The last few years have not been kind to stock pickers and active management in general. From long-only, benchmark-driven funds to hedged equity strategies, beta has been the operative keyword in driving performance. One only has to look at the flow of funds into passive index vehicles to see what the allocator community thinks. But, as Bob Dylan once sang, “The times they are a-changin’.”
It’s no secret that the Fed’s accommodative stance since the end of the financial crisis has proven to be a windfall for the equity markets. For the five years ending December 31, 2015, the S&P 500 has annualized 12.5%, a bull market by name if there ever was one. The resulting low cost of capital has provided a boon to many companies. Simply look at the M&A market to see how all this capital is being put to use, with new high watermarks being set every year in buyout and merger activity. And while investors have enjoyed the benefits of this bull market, the same can’t necessarily be said for the fundamental equity research camp. The benign rate environment, while good for corporate America, has proven to be frustrating for active managers.
Nomura Securities (by way of Barron’s) provides an interesting analysis in looking at the outperformance of active managers vs. interest rates. There appears to be a strong correlation between interest rates and the ability for active managers to outperform their respective benchmarks:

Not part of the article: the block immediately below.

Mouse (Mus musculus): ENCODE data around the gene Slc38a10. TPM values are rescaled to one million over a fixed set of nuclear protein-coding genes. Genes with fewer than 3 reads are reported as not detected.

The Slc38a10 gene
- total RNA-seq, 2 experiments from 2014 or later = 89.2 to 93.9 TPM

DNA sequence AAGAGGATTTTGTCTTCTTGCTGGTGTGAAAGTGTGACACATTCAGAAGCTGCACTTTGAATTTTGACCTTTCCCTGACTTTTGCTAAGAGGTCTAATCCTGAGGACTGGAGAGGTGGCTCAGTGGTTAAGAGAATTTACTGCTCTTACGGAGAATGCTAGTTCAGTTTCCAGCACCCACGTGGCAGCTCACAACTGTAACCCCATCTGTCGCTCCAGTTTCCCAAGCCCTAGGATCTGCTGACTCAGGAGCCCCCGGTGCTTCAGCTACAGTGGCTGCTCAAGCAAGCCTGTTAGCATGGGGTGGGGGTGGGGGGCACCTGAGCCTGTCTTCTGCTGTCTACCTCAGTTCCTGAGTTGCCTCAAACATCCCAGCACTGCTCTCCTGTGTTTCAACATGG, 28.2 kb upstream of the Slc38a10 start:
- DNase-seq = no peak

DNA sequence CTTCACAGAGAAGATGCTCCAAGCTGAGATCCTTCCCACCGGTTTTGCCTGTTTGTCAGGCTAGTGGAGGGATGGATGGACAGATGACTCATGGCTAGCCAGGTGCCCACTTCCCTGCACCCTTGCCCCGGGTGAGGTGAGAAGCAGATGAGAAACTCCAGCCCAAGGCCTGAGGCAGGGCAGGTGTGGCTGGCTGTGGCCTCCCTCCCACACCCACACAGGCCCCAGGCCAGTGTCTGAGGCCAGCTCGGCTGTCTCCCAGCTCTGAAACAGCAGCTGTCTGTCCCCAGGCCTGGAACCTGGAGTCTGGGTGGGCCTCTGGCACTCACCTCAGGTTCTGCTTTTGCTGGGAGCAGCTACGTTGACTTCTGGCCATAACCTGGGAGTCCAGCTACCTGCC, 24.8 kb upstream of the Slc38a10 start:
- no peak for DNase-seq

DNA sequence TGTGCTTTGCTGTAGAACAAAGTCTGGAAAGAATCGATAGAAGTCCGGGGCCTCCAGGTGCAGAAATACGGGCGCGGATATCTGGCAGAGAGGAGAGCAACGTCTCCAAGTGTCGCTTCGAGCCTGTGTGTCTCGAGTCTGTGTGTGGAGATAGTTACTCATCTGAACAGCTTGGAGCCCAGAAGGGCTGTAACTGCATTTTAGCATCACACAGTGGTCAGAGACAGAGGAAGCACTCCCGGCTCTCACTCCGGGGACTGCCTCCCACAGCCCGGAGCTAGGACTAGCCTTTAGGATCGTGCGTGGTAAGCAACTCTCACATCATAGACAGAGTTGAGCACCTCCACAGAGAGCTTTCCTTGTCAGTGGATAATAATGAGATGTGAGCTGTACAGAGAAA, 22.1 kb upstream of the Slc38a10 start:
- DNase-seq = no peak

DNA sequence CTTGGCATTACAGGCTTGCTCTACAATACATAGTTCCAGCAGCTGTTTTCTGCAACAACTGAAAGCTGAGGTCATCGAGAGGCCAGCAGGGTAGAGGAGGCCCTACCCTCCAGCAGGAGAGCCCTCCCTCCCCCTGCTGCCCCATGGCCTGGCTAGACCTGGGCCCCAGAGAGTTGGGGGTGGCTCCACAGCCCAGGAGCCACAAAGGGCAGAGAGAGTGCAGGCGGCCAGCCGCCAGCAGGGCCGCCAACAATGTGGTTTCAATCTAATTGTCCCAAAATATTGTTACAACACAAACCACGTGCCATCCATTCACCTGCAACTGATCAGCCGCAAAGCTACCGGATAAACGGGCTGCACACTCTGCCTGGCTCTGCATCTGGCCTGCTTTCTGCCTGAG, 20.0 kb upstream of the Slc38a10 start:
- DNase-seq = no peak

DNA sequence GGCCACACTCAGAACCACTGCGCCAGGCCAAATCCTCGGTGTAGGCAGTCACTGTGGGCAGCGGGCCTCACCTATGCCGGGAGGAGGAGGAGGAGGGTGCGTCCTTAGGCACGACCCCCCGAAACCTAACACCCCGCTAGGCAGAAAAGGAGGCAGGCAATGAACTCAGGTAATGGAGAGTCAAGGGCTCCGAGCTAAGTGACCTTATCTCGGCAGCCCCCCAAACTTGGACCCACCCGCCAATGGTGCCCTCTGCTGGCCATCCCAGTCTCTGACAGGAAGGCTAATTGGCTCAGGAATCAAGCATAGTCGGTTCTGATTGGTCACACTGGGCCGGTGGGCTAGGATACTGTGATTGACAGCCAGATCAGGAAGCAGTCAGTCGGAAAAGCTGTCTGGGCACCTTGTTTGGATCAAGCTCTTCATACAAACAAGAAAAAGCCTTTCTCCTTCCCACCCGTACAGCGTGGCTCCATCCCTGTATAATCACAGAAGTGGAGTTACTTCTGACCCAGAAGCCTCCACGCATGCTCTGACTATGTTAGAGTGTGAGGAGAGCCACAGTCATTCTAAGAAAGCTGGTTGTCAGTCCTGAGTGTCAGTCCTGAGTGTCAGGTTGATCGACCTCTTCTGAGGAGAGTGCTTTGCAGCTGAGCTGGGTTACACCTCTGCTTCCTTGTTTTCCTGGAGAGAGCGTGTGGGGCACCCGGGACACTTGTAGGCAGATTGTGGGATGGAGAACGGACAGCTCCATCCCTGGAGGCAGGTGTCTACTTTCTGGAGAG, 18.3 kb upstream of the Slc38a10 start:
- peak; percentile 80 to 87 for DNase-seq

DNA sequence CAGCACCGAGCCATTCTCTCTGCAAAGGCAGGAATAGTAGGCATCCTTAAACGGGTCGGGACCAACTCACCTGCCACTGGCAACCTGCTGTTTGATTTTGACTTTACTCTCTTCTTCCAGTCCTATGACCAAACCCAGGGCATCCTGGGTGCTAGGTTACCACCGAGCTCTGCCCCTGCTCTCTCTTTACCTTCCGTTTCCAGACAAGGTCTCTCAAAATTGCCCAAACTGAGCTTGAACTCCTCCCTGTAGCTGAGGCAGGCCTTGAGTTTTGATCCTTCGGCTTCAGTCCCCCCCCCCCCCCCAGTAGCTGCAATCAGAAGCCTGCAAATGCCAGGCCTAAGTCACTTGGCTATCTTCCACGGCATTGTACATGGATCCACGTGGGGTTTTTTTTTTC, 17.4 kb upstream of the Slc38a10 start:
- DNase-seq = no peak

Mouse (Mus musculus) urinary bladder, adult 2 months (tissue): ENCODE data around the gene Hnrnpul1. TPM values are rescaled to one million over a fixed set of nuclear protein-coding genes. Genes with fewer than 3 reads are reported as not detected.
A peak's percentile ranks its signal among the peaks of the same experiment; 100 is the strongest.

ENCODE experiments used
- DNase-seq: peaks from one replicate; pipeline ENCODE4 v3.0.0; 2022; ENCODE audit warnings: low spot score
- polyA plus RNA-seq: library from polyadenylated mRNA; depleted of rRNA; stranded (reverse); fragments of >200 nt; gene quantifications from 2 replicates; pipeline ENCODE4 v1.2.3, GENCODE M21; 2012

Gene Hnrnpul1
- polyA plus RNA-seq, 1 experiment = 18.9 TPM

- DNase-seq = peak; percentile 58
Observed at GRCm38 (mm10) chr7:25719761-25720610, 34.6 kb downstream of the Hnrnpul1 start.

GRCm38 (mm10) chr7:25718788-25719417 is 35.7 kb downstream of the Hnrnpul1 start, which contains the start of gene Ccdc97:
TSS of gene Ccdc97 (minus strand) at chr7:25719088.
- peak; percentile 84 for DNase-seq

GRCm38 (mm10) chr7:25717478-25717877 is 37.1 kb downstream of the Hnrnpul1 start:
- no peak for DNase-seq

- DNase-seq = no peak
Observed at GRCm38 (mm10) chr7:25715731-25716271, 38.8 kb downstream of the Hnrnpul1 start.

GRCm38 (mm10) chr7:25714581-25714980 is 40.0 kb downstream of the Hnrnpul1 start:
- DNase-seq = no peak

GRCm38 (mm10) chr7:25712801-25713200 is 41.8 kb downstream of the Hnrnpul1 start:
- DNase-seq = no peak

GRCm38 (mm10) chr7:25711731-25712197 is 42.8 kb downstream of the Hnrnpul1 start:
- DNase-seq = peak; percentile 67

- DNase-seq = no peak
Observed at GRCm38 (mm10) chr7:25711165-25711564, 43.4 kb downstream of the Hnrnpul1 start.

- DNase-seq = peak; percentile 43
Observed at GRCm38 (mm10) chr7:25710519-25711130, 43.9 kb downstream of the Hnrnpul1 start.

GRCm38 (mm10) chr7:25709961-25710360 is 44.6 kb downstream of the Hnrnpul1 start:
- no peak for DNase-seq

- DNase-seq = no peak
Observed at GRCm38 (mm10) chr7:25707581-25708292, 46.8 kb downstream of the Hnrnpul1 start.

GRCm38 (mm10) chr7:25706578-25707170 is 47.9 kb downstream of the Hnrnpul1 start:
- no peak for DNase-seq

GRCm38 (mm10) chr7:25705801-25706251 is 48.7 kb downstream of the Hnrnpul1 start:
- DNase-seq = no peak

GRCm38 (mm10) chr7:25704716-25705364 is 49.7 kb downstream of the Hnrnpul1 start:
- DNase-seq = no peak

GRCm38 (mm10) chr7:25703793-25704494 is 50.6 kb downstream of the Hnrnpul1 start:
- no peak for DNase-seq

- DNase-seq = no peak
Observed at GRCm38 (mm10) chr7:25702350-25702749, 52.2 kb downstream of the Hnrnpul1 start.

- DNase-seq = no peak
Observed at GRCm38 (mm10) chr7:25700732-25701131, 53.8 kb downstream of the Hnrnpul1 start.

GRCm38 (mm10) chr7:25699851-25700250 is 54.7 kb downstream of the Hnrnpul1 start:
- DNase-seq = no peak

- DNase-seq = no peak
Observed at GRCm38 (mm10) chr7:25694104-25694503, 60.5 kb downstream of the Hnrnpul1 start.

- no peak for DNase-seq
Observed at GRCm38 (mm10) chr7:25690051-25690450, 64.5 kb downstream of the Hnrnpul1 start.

In lower rate environments, managers have struggled to provide excess returns, while in rising rate environments, the opposite is true. There are a number of factors to consider as to why this occurs. Most notable is the fact that cheap credit lessens the differential between good and bad companies as balance sheets get distorted. Price correlations, between sectors as well as stocks, rise significantly as the market becomes indiscriminate as to its purchase rationale. Company-specific characteristics are overlooked in favor of macro trends resulting from a world awash in liquidity. This, in turn, lowers market volatility and, unfortunately for fundamental analysis, lowers the opportunity set for price anomalies — a necessary ingredient for active management. The alpha opening narrows significantly.
Conversely, when interest rates rise, the proverbial tide goes out, pushing up volatility, valuation dispersion and mispricings, exposing idiosyncratic risk in stocks. Fundamentals begin to matter again. The playing field in this new dynamic changes a bit with the return of “information competition,” as managers must now again square off with each other instead of just Mr. Market. Competitive advantages will go to those managers who capitalize on the tools and processes to establish an “information edge” — exploiting the dislocations set up in today’s market.
The return of a rising interest rate environment and subsequent opportunities to add alpha means good fundamental analysis will be more important than ever. Higher volatility, mispricings and valuation anomalies will be available for the taking. However, it will be those managers who have the right toolset to best identify, validate and act on these information discrepancies that will win the new active management game.
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